04_Monumento a la Resistencia
In Eastern Cali, the area of the city with the highest rate of poverty, social and economic inequality, the community created a collective and self-managed sculpture to mark the social uprising that Cali experienced in 2021, in the midst of the COVID-19 pandemic. This sculpture is a hand, approximately 10 metres high, that holds a sign reading “Resistance” – a word that was very important in the marches against the government during the National Strike. On this hand, the faces of several of the young people who were killed during the protests were drawn. Some of the powers that be in Cali have tried to delegitimise and tear down this structure, arguing that it was built without any legal regulation. However, they have not been able to knock it down and it remains as evidence of the union, strength and hope of a hurt community.
In the South of the city, close to one of the neighbourhoods whose square meterage is one of the most expensive in Latin America, is the Pance River. This begins in Pico Pance, the tallest peak of the Western Cordillera in the Los Farallones de Cali Natural Park. Here you can find families preparing sancocho [a typical dish of the region] on the river bank, people playing sports or drinking beer, pets, ice cream vendors, fruit vendors… in short, people from all parts of Cali who flee the heat of the city in search of cold water and shade. The river caters to all budgets, yet sadly this ecosystem is threatened by indiscriminate urbanisation and illegal mining in Los Farallones de Cali Natural Park.
The working class neighbourhood is a popular sector of Cali, in spite of its complex problems; it is also one of the places with the strongest roots in the Cali identity, because a good part of the predominant musical taste of the city has been forged here. Different influences, throughout the years, converged here – bars, cinemas, collectors, dancers and musicians. The neighbourhood recently turned 100 years old to the rhythm of Antillean music whilst conserving some of its most iconic places, such as El Chorrito Antillano, La Nellyteca and La Matraca, which is an Argentine-influenced space for tango fans.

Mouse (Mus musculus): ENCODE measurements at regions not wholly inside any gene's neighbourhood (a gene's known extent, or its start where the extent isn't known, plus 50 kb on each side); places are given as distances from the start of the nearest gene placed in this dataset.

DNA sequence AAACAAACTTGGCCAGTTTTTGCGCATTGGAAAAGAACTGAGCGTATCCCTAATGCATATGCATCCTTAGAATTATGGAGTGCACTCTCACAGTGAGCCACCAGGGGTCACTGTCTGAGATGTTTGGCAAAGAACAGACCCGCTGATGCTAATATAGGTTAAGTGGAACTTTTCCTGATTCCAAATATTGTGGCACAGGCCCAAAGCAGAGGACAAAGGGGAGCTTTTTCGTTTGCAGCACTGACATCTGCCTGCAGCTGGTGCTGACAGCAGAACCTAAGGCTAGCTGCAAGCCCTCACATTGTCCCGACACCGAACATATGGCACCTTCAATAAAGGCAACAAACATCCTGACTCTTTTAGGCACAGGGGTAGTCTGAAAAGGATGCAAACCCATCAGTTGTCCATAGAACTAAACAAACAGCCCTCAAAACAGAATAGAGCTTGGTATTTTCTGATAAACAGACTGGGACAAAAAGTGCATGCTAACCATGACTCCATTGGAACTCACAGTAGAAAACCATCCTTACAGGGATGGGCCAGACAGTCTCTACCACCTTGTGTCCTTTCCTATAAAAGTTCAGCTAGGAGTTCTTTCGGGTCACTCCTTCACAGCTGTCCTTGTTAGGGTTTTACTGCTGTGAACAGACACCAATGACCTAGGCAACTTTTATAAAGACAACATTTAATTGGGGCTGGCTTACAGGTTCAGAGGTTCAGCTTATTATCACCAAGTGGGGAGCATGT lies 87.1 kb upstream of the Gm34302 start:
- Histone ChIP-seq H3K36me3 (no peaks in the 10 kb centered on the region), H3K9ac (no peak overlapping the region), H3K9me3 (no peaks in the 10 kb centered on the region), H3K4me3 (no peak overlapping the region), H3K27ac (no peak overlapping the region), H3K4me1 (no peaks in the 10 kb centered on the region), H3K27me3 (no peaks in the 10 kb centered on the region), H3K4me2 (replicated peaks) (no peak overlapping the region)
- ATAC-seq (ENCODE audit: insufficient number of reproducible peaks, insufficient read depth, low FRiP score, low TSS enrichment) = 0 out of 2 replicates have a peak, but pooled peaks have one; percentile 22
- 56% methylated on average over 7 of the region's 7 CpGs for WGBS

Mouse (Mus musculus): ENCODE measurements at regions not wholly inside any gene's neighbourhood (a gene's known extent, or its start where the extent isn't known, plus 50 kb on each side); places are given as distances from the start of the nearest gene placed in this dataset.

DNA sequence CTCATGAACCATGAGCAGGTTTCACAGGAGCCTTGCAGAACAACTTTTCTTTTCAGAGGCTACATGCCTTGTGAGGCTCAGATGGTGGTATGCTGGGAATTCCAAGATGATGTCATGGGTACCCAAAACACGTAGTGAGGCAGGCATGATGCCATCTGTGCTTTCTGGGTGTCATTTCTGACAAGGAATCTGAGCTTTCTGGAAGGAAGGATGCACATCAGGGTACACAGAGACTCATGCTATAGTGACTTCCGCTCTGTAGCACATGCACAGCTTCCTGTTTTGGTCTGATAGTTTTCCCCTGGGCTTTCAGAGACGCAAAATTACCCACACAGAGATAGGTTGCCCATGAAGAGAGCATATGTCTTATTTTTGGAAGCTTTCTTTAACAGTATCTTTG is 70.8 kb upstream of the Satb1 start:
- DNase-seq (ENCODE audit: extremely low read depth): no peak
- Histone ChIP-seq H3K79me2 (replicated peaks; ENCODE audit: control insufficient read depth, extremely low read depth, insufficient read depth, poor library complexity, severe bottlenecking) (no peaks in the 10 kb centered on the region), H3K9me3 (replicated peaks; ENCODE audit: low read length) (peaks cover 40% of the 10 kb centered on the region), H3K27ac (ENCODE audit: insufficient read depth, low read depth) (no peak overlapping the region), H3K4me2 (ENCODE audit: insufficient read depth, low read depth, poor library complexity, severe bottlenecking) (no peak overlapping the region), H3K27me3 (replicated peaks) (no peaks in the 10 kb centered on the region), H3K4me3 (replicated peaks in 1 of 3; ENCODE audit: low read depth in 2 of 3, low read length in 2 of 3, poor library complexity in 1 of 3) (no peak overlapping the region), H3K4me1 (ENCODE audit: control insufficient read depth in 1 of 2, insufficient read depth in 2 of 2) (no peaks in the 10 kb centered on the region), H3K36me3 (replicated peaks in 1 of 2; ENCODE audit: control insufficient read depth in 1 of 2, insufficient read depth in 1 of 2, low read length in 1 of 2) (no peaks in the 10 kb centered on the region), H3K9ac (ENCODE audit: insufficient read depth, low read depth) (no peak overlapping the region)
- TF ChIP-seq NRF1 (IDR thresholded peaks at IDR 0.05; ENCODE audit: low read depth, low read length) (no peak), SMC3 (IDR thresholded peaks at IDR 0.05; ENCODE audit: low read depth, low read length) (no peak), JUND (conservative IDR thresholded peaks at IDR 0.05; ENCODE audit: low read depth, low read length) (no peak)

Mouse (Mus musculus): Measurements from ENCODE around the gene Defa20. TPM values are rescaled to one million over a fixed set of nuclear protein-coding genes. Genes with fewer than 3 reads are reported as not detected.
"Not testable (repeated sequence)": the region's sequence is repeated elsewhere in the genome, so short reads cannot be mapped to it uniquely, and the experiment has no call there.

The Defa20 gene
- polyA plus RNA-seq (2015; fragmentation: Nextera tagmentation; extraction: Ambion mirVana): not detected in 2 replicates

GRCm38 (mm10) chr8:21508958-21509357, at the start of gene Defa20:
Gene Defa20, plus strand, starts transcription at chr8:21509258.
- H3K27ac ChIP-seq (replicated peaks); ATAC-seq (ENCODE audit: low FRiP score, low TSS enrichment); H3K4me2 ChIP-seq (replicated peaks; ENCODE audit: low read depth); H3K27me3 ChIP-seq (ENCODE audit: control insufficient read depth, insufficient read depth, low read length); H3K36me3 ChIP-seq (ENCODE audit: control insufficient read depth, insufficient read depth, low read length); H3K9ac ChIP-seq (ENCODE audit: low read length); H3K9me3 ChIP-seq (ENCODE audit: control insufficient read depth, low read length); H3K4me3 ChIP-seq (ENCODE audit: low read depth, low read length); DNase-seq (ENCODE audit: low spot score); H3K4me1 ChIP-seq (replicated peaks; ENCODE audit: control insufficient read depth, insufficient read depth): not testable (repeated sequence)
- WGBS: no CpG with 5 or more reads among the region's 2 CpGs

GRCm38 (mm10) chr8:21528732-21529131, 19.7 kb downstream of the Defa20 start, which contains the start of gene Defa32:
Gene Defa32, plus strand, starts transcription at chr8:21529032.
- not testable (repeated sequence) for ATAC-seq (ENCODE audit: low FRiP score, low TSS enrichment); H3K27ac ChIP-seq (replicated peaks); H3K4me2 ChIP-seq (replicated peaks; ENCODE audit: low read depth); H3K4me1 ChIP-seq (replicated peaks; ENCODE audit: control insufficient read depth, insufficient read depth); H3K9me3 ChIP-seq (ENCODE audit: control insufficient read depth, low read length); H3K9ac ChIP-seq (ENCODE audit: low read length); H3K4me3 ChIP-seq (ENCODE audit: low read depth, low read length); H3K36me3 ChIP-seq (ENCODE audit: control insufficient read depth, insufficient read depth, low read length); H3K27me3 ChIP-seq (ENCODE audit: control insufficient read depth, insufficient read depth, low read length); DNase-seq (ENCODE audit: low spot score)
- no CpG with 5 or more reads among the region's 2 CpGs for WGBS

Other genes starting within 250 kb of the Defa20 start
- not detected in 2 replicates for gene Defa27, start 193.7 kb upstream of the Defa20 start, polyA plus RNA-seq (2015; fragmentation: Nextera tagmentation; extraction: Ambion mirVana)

In the park you can visit the sculpture of Piper Pimienta, the famous singer and dancer who grew up in this neighbourhood and who wrote the famous song, “Las caleñas son como las flores.” Years later, he was maurdered in the Eastern part of the city. You can also visit the Salsa Museum, a small place where you can see the locals sing and dance as they enjoy the great musicians of this genre who visited the city, and who were photographed by the owner of this particular space.
07_La Casa Latina
This space is in the traditional Alameda neighbourhood, an area known for its market square and for having a wide variety of nightclubs for salsa dancers. Gary Domínguez, a DJ, music producer and collector, was born in this house. His father was a soccer player and a music lover, and Gary is his heir. After living in New York and Puerto Rico, he decided to return to Cali a few years ago and create what he calls the Music Museum. At Casa Latina you can find a collection of more than 5,000 vinyls; it has a very calm atmosphere and is filled with music lovers who come to listen and learn. Expect to be given a list of the music that you will listen to with information about each piece. The Museum itself is very cheap, and you can grab a beer or choose a bottle of liquor you want and pay only a single corkage fee.
San Antonio is one of the oldest neighbourhoods in Cali. Its large houses, some of colonial architecture, are still preserved. Despite the gentrification that tourism has brought, there are still many families that have lived there for a long time. This neighbourhood was declared an urban landmark, area of patrimonial interest and urban preservation in 2000. If you plan on walking through, do it ideally after 4pm, when the sun in Cali is friendly and the breeze begins to cool the city. Here you can find cafes, restaurants, theatres and grocery stores; artisans, neighbours, local people and tourists wander its streets. From the hill you can enjoy a great panoramic view of the city and spot the chapel of San Antonio – it is more than 270 years old and is of Baroque architecture. Don’t forget to visit La Linterna for some great Cali souvenirs, to have a beer with aborrajado [ripe plantain fried dough with cheese] and marranitas [green plantain fried dough with pork] at La Colina and buy some handicrafts at El Palomar.